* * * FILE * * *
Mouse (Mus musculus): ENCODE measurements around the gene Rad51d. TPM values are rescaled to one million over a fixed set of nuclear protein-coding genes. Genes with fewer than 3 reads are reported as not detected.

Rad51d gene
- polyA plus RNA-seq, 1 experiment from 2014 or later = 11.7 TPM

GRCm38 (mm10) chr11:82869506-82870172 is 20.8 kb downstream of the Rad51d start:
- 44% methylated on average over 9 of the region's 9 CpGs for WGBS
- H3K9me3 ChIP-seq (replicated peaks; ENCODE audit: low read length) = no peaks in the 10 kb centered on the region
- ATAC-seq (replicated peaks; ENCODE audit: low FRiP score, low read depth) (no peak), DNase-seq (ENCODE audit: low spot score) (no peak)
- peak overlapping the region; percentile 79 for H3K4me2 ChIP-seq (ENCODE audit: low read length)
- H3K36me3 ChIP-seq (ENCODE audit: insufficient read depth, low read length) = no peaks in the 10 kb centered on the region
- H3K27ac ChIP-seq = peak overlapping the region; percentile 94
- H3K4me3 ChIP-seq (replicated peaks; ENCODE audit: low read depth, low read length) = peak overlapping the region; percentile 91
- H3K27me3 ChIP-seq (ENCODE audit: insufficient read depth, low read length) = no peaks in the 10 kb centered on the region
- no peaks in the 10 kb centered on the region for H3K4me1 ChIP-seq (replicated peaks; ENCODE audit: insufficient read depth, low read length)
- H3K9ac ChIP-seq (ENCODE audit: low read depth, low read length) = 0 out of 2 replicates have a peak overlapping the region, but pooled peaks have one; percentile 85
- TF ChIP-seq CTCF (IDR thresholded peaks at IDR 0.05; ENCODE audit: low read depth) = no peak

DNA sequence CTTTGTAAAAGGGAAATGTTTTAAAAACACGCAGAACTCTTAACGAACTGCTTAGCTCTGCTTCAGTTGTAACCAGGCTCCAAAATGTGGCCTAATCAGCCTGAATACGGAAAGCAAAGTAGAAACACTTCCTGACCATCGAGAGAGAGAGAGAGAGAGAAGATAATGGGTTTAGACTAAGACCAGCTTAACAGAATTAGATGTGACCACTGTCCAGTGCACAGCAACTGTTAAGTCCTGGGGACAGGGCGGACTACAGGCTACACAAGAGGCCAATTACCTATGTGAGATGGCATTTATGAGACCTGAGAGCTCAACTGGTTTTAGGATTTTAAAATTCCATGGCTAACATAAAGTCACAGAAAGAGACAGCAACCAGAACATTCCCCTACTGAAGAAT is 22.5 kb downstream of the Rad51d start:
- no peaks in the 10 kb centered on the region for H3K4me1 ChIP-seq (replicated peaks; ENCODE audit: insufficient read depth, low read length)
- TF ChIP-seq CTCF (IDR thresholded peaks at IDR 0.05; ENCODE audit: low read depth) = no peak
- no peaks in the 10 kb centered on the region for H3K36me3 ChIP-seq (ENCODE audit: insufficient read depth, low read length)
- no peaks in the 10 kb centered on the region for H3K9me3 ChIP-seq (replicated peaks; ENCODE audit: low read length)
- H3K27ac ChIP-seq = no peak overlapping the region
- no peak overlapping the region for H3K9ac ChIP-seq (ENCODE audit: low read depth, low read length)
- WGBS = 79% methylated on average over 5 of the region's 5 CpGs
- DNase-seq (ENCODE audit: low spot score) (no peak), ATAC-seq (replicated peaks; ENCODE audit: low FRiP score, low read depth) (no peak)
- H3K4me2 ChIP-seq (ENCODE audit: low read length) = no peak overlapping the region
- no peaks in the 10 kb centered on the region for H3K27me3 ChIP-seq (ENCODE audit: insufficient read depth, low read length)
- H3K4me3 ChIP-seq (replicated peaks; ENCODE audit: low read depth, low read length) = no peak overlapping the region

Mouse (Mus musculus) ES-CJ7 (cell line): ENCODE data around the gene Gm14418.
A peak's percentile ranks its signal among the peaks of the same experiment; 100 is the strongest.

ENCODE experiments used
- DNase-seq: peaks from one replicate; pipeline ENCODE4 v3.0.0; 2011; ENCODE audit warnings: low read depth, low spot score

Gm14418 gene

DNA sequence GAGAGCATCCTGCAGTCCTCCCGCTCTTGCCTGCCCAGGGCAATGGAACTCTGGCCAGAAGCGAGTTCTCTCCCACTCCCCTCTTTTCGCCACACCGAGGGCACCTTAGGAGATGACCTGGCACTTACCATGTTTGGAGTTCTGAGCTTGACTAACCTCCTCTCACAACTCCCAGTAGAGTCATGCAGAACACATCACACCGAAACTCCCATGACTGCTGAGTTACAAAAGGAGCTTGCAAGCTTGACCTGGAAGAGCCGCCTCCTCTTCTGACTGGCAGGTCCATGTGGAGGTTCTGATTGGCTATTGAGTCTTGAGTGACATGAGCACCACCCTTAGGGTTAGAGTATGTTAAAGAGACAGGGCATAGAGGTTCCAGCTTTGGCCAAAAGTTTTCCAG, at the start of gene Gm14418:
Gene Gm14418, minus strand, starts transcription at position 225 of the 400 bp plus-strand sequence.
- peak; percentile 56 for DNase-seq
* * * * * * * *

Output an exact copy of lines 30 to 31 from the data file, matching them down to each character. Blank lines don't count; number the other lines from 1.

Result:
ENCODE experiments used
- DNase-seq: peaks from one replicate; pipeline ENCODE4 v3.0.0; 2011; ENCODE audit warnings: low read depth, low spot score